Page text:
Immigrant and faith-based advocates continue to call for the end of Title 42 rapid expulsions of migrants at the border despite pushback from some members of Congress. The following article was published in the May-June 2022 edition of NewsNotes.
On April 1, the Centers for Disease Control (CDC) and the Biden administration announced that, effective May 23, they would end a Trump-era expulsion policy, known as Title 42. A health order issued by the CDC in March 2020, Title 42 has allowed border agents to bypass typical procedures and expel migrants immediately, which has prevented people seeking refuge from danger or persecution from exercising their legal right to seek asylum at a U.S. border.
After two years of advocacy against this policy, faith communities and public health experts rejoiced at the news. However, the CDC announcement was immediately met with pushback from some lawmakers and governors claiming that revoking the policy would lead to unprecedented chaos at the border. Several moderate Democrats in Congress joined Republicans in expressing concern about lack of preparedness to handle the number of migrant arrivals after Title 42 rapid expulsions are ended.
In response, the Maryknoll Office for Global Concerns joined immigrant advocates and border shelters in unequivocally stating that the time to end Title 42 is now. In late April, MOGC joined a coalition of over 300 faith-based leaders and organizations in sending a letter to Congress urging them to reject legislative efforts to maintain Title 42. In addition, Maryknoll Sisters joined in a letter from Catholic sisters to Pres. Biden calling on him to stick with his plan to wind down Title 42.
The policy has led to approximately 1.7 million rapid expulsions of migrants without due process for asylum claims. Since the start of the Biden administration alone, human rights groups have documented nearly 10,000 incidents of kidnapping, torture, rape, and other violent attacks against vulnerable migrants expelled under Title 42. Expulsions under Title 42 carry the potential of returning asylum seekers back to the risk of persecution from which they fled, a move illegal under international law.
While several state leaders and members of Congress claim that Title 42 is necessary to maintain control at the border, immigration policy experts and leaders in the Biden administration reiterate that Title 42 was a temporary health policy – not an immigration policy -- that is now outdated. Low COVID case rates have led the federal government and states to relax pandemic restrictions to the extent that such rapid expulsions are especially unwarranted. Even at the height of the pandemic, public health experts and international observers at the UN spoke out against the Title 42 policy, stating that it was possible to receive migrants safely while honoring the legal right to seek asylum.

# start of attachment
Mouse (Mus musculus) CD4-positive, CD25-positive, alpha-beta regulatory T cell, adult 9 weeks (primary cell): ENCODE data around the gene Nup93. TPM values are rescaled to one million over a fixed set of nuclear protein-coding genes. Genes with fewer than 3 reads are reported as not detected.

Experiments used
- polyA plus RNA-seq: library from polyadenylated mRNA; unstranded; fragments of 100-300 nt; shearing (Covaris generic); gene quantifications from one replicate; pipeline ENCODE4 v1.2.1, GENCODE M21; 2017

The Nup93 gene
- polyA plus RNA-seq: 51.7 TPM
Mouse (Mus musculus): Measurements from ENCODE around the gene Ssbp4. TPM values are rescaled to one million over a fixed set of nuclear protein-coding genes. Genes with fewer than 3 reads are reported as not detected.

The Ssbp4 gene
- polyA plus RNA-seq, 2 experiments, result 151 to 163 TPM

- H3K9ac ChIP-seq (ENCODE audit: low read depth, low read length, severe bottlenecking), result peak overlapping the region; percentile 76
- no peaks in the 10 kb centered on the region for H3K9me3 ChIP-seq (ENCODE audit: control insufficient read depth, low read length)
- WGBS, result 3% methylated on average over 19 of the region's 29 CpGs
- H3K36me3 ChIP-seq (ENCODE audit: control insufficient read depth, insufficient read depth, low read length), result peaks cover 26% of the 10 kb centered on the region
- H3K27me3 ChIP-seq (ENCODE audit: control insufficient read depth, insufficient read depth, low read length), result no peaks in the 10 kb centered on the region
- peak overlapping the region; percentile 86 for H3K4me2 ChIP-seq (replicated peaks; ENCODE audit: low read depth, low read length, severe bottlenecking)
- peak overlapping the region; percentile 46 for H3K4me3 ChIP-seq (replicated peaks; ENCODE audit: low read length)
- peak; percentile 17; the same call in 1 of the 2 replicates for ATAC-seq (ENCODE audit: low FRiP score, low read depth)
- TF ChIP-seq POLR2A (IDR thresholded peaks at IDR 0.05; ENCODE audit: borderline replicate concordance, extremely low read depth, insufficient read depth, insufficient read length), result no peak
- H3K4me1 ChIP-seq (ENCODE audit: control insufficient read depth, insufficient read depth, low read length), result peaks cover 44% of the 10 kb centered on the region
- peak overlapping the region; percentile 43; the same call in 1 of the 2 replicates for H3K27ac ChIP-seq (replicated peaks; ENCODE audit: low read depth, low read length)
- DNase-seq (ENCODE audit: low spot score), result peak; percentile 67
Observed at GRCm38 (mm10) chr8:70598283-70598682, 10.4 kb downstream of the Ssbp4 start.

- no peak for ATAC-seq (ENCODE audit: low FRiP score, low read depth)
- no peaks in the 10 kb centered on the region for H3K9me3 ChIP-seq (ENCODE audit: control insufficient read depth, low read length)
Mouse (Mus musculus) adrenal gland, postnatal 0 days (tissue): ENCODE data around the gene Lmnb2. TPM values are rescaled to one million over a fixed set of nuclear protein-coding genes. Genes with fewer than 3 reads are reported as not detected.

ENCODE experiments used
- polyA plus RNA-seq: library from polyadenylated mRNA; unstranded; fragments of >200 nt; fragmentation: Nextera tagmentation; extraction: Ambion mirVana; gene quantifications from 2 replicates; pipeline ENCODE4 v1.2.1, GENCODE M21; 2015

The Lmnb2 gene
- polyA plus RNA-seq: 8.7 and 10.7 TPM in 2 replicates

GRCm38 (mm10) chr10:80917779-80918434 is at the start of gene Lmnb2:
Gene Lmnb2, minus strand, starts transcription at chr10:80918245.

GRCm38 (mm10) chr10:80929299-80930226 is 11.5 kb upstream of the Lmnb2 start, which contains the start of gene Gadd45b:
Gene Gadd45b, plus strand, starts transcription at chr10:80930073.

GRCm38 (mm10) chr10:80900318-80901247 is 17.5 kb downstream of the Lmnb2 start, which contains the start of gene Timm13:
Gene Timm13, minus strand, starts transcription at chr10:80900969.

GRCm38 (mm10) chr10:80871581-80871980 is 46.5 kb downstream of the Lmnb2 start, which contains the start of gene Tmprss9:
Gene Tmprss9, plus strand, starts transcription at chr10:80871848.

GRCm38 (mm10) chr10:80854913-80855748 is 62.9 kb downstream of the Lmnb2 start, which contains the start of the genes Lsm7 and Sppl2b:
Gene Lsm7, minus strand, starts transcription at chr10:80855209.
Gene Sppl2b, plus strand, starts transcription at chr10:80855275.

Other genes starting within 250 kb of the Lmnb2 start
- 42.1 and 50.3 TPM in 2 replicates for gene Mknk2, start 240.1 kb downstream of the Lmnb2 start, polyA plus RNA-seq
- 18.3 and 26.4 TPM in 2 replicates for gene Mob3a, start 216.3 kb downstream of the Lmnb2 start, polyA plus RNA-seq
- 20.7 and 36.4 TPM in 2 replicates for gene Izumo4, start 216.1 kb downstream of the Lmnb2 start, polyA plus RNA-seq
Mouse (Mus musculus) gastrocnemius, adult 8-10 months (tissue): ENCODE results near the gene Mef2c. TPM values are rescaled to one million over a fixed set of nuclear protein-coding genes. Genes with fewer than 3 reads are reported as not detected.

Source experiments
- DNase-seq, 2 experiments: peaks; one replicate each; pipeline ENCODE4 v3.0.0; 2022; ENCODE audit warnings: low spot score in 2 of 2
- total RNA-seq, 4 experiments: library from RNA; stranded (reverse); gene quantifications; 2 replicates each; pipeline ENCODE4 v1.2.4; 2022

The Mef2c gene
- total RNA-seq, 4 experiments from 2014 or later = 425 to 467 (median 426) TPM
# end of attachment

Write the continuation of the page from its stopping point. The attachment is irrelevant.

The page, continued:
Although proponents of Title 42 expulsions claim that the health order has prevented chaos at the border, the data indicate that the rapid expulsions have in some ways increased the strain on border management systems. Title 42 expulsions do not carry the same penalties as regular removals or deportations, so migrants who are expelled under Title 42 have a higher incentive to keep trying to cross; repeat border crossings have increased as a result, according to a Government Accountability Office report. Repeat crossings place migrants at further risk of danger and put strain on border agencies processing migrant crossings. Repeat crossings also inflate the recorded number of border crossings, causing a misleading picture of the number of migrants actually arriving at the border.
In addition, Title 42 has been inconsistently applied. Due to logistical challenges of carrying out expulsions, migrants of some nationalities have been expelled at far greater rates than others. Black immigrant organizations have stated that Black migrants have been disproportionately targeted for expulsion under Title 42. Ukrainian asylum seekers have been exempt from Title 42 expulsions. Their well-warranted reception into the United States indicates that the U.S. government is capable of a robust, coordinated humanitarian response to an influx of migrants when the need and political will are present.
Catholic border reception centers have stated their commitment to work with the federal government to create a humane, well-managed system of reception for migrants arriving at the border seeking asylum. The federal government has proposed a detailed plan to engage with local actors to wind down Title 42, which immigrant advocates at the border say is a good first step.
“Our faith calls us to seek justice and welcome the newcomer even when it is difficult,” the Catholic sisters expressed in their letter to Biden. “In light of the values that lie at the heart of our shared Catholic faith… we urge you to end Title 42 on May 23 and to restore the asylum system as soon as possible.”
Faith in action: Tell Pres. Biden to end Title 42 https://bit.ly/3vXAYGW
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